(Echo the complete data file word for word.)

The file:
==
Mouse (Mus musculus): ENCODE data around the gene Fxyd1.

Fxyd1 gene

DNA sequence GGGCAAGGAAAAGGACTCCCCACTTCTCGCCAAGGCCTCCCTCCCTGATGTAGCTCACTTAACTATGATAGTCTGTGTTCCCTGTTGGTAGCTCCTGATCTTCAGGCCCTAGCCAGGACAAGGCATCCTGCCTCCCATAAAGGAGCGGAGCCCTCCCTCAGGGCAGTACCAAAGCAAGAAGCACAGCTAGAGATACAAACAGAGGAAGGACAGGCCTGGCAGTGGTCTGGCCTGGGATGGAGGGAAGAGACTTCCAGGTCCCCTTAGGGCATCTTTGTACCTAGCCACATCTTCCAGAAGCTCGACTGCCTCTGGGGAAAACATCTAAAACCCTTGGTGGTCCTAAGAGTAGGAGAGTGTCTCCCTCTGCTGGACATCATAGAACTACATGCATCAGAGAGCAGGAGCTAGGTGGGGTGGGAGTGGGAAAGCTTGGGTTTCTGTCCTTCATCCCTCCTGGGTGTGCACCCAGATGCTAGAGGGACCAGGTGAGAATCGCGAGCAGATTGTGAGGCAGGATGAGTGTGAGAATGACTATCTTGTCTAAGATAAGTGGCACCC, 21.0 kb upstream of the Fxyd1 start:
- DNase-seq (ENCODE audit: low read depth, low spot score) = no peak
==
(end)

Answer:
Mouse (Mus musculus): ENCODE data around the gene Fxyd1.

Fxyd1 gene

DNA sequence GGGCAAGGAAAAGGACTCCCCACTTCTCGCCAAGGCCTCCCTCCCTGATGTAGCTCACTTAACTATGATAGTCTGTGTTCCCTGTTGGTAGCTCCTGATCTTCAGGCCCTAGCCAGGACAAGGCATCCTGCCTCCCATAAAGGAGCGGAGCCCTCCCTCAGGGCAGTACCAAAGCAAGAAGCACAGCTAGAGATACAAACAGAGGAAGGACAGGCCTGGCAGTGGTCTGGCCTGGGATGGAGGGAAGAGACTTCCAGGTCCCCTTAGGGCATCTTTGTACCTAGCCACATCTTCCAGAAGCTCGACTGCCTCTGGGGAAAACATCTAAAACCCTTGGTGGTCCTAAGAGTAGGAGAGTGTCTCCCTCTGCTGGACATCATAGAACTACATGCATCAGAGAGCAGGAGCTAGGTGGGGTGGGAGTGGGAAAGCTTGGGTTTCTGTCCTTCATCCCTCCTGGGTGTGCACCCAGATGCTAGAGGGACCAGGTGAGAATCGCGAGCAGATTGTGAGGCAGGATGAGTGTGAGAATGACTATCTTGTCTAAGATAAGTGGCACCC, 21.0 kb upstream of the Fxyd1 start:
- DNase-seq (ENCODE audit: low read depth, low spot score) = no peak